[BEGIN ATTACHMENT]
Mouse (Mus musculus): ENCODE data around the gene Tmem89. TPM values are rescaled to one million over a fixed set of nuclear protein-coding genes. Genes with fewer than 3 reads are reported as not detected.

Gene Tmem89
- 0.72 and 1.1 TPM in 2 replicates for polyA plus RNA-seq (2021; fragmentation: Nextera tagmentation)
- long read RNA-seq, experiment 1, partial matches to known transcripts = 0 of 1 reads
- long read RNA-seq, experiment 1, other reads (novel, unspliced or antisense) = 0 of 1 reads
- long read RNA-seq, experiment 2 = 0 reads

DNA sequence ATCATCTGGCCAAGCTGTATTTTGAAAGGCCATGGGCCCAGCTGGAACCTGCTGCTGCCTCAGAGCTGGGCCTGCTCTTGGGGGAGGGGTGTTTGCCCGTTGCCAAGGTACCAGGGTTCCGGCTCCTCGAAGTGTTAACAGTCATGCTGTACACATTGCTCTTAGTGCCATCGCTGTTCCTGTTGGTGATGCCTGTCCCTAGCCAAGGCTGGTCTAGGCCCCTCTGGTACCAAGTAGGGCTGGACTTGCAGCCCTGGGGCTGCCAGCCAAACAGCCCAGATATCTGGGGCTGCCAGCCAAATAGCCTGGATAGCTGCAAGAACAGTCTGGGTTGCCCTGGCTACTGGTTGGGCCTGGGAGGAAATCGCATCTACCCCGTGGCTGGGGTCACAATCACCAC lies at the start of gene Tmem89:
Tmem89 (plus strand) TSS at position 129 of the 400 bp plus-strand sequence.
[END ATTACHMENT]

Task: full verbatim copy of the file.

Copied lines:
Mouse (Mus musculus): ENCODE data around the gene Tmem89. TPM values are rescaled to one million over a fixed set of nuclear protein-coding genes. Genes with fewer than 3 reads are reported as not detected.

Gene Tmem89
- 0.72 and 1.1 TPM in 2 replicates for polyA plus RNA-seq (2021; fragmentation: Nextera tagmentation)
- long read RNA-seq, experiment 1, partial matches to known transcripts = 0 of 1 reads
- long read RNA-seq, experiment 1, other reads (novel, unspliced or antisense) = 0 of 1 reads
- long read RNA-seq, experiment 2 = 0 reads

DNA sequence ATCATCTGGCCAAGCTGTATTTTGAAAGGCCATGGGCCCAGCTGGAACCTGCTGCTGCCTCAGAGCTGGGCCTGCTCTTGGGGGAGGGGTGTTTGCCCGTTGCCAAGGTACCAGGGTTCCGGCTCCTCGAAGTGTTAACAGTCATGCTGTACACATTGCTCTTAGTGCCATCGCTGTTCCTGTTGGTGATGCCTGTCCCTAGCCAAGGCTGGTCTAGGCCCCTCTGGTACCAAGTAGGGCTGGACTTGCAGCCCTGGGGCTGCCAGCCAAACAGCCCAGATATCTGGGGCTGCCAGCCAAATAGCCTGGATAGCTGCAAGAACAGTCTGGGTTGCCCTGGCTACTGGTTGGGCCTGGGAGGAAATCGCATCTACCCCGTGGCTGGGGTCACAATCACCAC lies at the start of gene Tmem89:
Tmem89 (plus strand) TSS at position 129 of the 400 bp plus-strand sequence.